Just as stated earlier
Poets need to be always mindful of what is being scribbled down.
Most digression causes such huge disconnect amongst readers and poets/poems that many people have quite being a regular at poetry readings and other activities because what is being presented seems not to be what was intended.
Across a line in journey of writing such poems, the mind digressed and continued the journey on another train while leaving the former on hold.
The AM for I’M/I AM error – Easy Worded Errors
AM/I’M was used because it seems to be the most commonly abused word by poets.
Your – you’re
His – he’s etc.
It’s really sad to see many young and budding poets making this error too many a times.
I’m pretty sure you must’ve experience this too. A verse such as below
“Am a fighter
I fight till am a winner”
This error would definitely be my first reason to disqualify any poet in a contest (don’t mind me, I don’t run contests), but really – as a poet, why won’t you understand the difference between AM and I’M?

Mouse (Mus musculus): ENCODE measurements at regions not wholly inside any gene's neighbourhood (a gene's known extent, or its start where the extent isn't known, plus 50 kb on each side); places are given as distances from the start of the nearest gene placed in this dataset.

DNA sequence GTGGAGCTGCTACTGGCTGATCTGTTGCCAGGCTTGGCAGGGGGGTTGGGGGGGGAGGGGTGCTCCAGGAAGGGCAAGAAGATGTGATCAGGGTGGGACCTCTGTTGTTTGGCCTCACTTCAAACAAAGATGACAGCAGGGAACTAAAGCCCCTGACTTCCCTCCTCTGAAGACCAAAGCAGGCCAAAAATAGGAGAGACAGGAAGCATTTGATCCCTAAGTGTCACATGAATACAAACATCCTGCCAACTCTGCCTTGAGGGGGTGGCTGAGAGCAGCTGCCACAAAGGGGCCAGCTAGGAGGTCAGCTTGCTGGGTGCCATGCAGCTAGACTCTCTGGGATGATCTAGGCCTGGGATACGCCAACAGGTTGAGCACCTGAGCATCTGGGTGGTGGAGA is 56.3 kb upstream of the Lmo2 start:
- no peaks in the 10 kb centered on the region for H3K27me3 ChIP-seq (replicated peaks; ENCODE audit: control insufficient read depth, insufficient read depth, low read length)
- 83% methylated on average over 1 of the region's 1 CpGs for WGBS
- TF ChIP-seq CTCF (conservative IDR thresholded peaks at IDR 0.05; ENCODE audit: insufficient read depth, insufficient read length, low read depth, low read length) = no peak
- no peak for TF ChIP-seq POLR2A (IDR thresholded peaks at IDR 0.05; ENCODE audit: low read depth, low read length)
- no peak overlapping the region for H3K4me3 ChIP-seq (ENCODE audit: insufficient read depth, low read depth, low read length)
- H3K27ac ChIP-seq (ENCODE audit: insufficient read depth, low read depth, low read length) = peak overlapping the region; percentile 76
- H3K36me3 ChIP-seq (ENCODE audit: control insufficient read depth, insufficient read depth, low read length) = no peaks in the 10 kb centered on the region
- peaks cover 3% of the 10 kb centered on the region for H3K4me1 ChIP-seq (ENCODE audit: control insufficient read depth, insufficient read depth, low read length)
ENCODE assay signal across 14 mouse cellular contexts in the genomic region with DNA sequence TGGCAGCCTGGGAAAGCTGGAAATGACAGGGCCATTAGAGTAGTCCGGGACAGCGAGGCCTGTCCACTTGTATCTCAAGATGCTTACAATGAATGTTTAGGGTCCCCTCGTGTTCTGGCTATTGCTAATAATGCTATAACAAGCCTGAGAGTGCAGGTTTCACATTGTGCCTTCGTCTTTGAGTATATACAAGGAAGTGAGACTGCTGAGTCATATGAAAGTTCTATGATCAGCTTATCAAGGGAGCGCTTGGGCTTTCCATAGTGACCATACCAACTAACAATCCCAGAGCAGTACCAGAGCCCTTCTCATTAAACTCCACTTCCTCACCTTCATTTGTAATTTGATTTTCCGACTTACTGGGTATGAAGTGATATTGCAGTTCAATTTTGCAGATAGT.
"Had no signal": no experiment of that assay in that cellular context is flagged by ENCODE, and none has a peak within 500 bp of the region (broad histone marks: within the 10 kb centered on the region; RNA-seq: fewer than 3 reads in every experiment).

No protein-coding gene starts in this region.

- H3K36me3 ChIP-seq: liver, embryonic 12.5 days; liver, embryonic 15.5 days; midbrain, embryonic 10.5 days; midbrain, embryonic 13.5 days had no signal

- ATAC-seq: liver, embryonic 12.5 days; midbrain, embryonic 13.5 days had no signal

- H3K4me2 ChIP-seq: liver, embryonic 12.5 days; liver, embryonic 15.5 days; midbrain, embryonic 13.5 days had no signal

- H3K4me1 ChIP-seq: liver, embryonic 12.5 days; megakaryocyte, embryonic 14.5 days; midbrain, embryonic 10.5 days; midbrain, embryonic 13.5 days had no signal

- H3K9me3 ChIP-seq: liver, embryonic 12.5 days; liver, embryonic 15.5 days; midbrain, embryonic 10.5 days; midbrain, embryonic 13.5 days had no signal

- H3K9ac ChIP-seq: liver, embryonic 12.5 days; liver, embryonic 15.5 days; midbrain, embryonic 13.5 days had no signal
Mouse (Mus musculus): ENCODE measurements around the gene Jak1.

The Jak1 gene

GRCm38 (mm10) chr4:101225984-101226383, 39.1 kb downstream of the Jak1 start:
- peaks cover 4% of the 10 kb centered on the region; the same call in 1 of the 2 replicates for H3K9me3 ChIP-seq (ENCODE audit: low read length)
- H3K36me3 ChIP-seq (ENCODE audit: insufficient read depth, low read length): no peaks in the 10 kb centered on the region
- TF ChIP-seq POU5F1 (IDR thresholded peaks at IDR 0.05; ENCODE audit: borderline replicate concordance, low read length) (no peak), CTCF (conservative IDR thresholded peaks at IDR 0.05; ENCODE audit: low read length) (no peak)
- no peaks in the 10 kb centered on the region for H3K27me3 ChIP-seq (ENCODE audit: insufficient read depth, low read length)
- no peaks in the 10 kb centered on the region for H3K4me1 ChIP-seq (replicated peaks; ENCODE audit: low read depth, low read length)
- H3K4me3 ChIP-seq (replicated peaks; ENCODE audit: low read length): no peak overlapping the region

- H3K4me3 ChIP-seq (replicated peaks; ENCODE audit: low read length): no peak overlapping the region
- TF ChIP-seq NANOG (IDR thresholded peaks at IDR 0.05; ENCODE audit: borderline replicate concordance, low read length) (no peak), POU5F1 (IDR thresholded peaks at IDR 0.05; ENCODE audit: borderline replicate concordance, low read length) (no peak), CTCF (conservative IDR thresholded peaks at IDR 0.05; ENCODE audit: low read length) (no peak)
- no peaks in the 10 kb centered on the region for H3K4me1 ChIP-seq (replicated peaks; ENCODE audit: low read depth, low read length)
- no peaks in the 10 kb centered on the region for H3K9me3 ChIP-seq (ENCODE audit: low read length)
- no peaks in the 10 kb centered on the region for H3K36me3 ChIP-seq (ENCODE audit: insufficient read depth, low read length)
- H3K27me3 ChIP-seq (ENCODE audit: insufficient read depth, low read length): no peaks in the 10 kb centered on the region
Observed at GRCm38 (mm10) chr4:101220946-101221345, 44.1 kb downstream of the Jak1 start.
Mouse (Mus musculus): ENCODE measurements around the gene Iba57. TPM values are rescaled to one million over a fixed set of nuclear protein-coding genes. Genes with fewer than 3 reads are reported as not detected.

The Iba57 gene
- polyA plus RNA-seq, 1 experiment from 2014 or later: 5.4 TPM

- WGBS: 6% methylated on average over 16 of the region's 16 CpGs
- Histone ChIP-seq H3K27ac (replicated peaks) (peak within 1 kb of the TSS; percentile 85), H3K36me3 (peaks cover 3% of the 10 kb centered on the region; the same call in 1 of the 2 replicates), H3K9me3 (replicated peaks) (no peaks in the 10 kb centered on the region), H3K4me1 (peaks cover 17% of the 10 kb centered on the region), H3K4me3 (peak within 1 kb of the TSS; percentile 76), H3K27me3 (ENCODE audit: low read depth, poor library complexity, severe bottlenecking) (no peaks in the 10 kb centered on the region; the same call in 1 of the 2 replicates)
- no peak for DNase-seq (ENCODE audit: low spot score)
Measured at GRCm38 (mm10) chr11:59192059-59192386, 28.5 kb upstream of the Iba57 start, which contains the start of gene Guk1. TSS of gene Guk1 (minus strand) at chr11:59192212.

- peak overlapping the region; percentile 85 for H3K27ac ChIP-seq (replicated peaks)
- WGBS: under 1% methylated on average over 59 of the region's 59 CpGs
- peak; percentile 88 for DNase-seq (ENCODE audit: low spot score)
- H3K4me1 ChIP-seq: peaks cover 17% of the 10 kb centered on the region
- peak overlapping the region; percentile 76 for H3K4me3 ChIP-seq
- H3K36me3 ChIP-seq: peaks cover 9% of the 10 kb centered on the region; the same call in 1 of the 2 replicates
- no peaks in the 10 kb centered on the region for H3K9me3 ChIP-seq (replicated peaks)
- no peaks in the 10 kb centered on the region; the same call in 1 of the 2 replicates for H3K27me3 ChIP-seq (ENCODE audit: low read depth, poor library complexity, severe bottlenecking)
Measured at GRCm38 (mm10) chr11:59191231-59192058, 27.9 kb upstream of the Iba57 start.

Excessive use of gigantic words in poems
Have you ever read a poem and within 15-30 seconds of your moving through, you’ve opened the English Dictionary app on your mobile device in search of the meaning to a word or many works in the poem?
I find this personally annoying and in most cases just drop the work. Why? Because it is strenuous enough reading a poem with its lot of ambivalent ideas and concepts, yet you have to make me continuously find the meaning to your words in the dictionary too?
That’s tough man, real tough!
If as a poet, I am this sensitive to such, how do we expect a new reader to react?